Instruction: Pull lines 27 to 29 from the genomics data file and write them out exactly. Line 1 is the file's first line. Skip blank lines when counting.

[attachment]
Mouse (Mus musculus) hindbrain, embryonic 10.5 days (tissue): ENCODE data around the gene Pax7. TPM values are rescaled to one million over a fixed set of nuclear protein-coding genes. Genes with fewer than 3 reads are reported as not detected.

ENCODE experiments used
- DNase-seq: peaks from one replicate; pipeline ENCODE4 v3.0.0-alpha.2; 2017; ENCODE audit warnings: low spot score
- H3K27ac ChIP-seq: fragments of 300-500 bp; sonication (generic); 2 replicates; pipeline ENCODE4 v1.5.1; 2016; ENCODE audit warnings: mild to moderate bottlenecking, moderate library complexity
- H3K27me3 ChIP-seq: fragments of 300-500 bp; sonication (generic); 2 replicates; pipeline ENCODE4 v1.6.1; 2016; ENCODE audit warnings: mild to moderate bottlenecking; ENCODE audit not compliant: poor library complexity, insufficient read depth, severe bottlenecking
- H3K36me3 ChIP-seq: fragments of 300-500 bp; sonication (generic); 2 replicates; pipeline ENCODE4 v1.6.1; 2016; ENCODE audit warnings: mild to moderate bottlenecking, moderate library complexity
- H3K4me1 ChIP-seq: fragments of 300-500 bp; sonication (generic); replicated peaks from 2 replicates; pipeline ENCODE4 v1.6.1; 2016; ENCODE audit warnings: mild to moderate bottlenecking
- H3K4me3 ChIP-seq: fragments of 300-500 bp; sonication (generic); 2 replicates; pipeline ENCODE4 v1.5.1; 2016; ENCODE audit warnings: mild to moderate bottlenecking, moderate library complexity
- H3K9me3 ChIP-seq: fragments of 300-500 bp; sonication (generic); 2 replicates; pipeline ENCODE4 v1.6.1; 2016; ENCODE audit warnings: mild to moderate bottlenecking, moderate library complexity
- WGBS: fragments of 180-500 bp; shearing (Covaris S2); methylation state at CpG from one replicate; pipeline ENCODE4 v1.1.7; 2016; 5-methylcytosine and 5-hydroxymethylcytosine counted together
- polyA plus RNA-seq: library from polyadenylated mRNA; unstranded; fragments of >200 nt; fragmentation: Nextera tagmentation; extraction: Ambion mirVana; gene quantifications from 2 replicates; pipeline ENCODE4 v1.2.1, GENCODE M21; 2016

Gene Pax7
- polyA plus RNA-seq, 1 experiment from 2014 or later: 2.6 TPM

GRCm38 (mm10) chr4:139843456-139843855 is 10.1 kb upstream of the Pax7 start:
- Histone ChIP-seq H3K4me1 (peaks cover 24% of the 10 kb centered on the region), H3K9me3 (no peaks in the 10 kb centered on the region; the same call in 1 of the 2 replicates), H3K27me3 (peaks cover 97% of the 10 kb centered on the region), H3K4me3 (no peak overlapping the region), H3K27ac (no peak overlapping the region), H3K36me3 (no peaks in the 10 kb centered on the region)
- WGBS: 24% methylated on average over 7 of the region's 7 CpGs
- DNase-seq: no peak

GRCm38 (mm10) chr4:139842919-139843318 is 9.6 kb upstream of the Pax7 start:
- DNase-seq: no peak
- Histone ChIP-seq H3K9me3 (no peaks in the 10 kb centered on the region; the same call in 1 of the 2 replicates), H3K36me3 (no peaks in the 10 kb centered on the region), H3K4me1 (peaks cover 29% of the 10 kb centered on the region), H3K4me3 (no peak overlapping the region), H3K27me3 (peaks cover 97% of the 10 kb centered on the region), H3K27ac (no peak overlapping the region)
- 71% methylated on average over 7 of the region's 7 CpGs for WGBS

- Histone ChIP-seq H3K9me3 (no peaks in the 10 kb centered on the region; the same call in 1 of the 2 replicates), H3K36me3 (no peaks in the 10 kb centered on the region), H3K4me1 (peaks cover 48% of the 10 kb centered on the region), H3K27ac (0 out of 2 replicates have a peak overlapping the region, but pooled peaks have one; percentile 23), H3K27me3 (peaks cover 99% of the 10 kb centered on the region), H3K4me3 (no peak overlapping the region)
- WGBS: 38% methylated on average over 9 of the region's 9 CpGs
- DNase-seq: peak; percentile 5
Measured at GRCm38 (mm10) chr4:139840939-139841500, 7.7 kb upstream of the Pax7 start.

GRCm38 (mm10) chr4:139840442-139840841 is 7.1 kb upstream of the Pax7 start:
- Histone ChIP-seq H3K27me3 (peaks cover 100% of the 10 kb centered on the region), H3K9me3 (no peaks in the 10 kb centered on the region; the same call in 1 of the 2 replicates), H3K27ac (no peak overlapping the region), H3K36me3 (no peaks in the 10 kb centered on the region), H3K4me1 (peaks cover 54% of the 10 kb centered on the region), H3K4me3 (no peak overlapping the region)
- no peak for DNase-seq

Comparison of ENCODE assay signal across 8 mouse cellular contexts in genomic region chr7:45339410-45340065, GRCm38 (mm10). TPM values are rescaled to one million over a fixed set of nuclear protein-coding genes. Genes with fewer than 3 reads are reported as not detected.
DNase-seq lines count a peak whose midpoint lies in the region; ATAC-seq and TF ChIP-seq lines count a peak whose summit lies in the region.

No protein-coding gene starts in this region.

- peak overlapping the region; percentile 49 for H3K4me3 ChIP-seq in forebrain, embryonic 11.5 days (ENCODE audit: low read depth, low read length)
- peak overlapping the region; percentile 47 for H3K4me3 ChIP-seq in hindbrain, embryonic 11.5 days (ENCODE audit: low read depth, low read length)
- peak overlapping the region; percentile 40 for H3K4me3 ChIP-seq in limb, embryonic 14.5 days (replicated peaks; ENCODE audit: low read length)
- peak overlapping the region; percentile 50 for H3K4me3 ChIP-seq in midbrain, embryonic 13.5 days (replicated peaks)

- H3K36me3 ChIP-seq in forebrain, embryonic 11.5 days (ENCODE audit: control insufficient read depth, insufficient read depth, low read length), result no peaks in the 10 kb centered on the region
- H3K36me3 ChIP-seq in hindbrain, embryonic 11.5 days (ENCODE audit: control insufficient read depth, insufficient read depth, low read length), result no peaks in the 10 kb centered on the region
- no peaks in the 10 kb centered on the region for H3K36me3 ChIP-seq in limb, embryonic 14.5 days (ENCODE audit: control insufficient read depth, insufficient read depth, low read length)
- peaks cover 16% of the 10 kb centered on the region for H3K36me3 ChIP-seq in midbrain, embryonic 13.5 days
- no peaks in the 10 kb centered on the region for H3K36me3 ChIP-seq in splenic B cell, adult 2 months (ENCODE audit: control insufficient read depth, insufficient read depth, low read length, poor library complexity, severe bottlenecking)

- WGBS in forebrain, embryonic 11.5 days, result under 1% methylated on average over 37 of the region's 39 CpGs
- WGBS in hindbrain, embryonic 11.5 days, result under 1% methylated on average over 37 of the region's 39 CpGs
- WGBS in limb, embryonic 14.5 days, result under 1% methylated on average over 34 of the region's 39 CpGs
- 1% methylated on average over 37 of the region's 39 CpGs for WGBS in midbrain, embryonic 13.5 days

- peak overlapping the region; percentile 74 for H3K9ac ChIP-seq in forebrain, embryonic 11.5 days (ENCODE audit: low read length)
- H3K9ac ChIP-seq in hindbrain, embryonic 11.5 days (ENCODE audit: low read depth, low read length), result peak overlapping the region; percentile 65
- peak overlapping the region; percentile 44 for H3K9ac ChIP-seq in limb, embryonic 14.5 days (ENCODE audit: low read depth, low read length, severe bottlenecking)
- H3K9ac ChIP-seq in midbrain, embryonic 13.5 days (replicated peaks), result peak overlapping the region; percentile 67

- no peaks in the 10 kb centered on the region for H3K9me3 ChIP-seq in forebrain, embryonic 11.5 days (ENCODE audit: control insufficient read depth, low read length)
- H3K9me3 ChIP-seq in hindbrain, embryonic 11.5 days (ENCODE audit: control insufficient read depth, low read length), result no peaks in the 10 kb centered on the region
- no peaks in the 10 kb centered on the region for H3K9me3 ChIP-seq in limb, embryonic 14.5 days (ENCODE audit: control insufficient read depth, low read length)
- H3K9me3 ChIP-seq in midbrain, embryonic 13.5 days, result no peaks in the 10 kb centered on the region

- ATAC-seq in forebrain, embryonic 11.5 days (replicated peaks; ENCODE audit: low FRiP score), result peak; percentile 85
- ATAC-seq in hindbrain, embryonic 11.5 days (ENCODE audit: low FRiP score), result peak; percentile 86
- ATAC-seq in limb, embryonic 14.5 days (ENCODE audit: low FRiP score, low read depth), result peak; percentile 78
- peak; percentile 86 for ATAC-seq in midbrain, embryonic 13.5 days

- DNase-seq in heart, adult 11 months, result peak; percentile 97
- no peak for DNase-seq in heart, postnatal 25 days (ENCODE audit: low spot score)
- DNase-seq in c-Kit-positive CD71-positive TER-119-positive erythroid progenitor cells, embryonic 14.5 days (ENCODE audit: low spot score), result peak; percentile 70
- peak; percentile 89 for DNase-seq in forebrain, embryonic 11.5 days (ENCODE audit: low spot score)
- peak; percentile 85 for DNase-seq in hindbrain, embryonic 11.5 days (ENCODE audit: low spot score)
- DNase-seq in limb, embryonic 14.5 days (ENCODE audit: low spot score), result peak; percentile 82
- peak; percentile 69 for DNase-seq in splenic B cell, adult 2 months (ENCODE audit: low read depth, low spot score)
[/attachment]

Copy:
- Histone ChIP-seq H3K27me3 (peaks cover 100% of the 10 kb centered on the region), H3K9me3 (no peaks in the 10 kb centered on the region; the same call in 1 of the 2 replicates), H3K27ac (no peak overlapping the region), H3K36me3 (no peaks in the 10 kb centered on the region), H3K4me1 (peaks cover 54% of the 10 kb centered on the region), H3K4me3 (no peak overlapping the region)
- no peak for DNase-seq

Comparison of ENCODE assay signal across 8 mouse cellular contexts in genomic region chr7:45339410-45340065, GRCm38 (mm10). TPM values are rescaled to one million over a fixed set of nuclear protein-coding genes. Genes with fewer than 3 reads are reported as not detected.